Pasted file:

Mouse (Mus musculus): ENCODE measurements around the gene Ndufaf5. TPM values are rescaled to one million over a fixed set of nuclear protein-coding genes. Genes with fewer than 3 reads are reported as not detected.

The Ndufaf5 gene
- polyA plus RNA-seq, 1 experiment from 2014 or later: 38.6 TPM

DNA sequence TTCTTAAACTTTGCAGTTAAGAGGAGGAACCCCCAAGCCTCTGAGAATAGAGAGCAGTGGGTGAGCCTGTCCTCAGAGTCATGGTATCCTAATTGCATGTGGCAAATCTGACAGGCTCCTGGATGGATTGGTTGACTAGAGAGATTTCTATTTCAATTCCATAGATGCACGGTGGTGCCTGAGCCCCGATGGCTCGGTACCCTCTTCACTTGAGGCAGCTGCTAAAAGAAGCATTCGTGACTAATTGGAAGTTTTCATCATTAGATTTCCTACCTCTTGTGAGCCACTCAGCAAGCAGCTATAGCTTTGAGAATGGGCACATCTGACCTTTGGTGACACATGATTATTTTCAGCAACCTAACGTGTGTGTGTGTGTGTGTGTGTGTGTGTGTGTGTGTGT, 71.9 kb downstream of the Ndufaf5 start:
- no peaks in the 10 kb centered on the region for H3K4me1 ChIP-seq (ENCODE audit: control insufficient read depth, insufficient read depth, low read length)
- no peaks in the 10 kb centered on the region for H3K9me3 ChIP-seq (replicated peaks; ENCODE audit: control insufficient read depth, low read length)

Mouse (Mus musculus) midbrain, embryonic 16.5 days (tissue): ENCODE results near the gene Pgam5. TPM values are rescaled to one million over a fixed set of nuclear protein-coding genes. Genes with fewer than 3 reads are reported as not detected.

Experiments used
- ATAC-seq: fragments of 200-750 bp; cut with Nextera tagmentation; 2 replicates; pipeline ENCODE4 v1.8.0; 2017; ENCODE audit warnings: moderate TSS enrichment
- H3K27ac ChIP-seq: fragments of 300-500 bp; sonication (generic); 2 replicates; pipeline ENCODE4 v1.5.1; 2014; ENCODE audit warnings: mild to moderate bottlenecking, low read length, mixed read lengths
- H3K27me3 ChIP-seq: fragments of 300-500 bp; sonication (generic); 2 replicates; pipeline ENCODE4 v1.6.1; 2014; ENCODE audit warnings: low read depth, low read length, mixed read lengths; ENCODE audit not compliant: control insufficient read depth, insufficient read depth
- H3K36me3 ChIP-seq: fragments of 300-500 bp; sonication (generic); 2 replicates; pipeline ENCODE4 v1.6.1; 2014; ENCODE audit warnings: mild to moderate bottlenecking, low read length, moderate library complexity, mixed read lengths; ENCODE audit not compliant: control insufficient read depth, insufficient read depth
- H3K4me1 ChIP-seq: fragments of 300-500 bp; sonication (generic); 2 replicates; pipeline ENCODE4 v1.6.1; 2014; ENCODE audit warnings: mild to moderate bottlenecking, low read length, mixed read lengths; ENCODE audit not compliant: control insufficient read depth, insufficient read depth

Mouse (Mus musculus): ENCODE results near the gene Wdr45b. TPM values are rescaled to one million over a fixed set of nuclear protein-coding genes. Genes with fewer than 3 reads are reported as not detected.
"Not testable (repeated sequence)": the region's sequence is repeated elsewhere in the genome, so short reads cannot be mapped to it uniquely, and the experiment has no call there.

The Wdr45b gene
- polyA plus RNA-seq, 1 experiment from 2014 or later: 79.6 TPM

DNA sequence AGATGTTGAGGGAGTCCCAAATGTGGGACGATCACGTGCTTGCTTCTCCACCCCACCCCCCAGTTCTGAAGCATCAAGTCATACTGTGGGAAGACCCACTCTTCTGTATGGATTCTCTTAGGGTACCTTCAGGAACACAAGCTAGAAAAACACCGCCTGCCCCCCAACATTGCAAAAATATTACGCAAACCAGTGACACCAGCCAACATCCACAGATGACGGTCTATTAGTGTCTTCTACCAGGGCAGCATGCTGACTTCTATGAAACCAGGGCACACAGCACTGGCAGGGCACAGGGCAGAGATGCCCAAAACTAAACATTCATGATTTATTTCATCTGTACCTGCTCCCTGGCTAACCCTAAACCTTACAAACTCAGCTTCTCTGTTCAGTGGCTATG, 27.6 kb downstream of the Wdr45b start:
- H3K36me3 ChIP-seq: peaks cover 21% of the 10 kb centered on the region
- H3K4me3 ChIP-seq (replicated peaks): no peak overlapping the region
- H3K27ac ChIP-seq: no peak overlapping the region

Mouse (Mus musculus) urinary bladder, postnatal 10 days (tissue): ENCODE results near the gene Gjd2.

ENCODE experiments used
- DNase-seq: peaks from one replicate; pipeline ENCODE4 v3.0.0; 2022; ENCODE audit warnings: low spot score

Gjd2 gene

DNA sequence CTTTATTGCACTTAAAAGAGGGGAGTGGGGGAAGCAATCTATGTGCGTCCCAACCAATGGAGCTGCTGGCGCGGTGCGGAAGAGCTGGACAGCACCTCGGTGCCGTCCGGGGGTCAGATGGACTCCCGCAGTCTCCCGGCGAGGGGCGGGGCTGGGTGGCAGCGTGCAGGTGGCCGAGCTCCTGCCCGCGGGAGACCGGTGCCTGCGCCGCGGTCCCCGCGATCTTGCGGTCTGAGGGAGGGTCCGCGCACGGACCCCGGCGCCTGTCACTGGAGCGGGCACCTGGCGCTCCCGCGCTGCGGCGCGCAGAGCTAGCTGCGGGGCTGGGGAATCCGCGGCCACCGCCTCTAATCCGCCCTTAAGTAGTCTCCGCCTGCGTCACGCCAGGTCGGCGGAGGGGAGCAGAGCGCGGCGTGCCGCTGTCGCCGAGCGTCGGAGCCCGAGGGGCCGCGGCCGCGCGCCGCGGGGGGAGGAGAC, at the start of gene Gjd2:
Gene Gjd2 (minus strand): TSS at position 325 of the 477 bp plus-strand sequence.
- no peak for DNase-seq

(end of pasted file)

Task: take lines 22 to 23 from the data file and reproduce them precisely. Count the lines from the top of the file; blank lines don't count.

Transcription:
Mouse (Mus musculus) urinary bladder, postnatal 10 days (tissue): ENCODE results near the gene Gjd2.

ENCODE experiments used